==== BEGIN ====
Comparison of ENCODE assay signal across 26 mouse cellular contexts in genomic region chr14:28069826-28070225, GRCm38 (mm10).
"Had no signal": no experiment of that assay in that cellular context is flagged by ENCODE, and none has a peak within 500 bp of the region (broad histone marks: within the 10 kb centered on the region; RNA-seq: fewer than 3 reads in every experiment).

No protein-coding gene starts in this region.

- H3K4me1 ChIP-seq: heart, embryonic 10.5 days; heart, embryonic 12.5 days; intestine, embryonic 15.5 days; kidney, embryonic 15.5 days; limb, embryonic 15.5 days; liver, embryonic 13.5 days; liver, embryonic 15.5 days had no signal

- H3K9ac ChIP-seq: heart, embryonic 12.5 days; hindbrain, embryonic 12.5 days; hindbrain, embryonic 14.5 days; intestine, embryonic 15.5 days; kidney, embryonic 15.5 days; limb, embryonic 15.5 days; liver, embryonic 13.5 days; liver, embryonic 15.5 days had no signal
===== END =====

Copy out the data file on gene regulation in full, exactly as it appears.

Comparison of ENCODE assay signal across 26 mouse cellular contexts in genomic region chr14:28069826-28070225, GRCm38 (mm10).
"Had no signal": no experiment of that assay in that cellular context is flagged by ENCODE, and none has a peak within 500 bp of the region (broad histone marks: within the 10 kb centered on the region; RNA-seq: fewer than 3 reads in every experiment).

No protein-coding gene starts in this region.

- H3K4me1 ChIP-seq: heart, embryonic 10.5 days; heart, embryonic 12.5 days; intestine, embryonic 15.5 days; kidney, embryonic 15.5 days; limb, embryonic 15.5 days; liver, embryonic 13.5 days; liver, embryonic 15.5 days had no signal

- H3K9ac ChIP-seq: heart, embryonic 12.5 days; hindbrain, embryonic 12.5 days; hindbrain, embryonic 14.5 days; intestine, embryonic 15.5 days; kidney, embryonic 15.5 days; limb, embryonic 15.5 days; liver, embryonic 13.5 days; liver, embryonic 15.5 days had no signal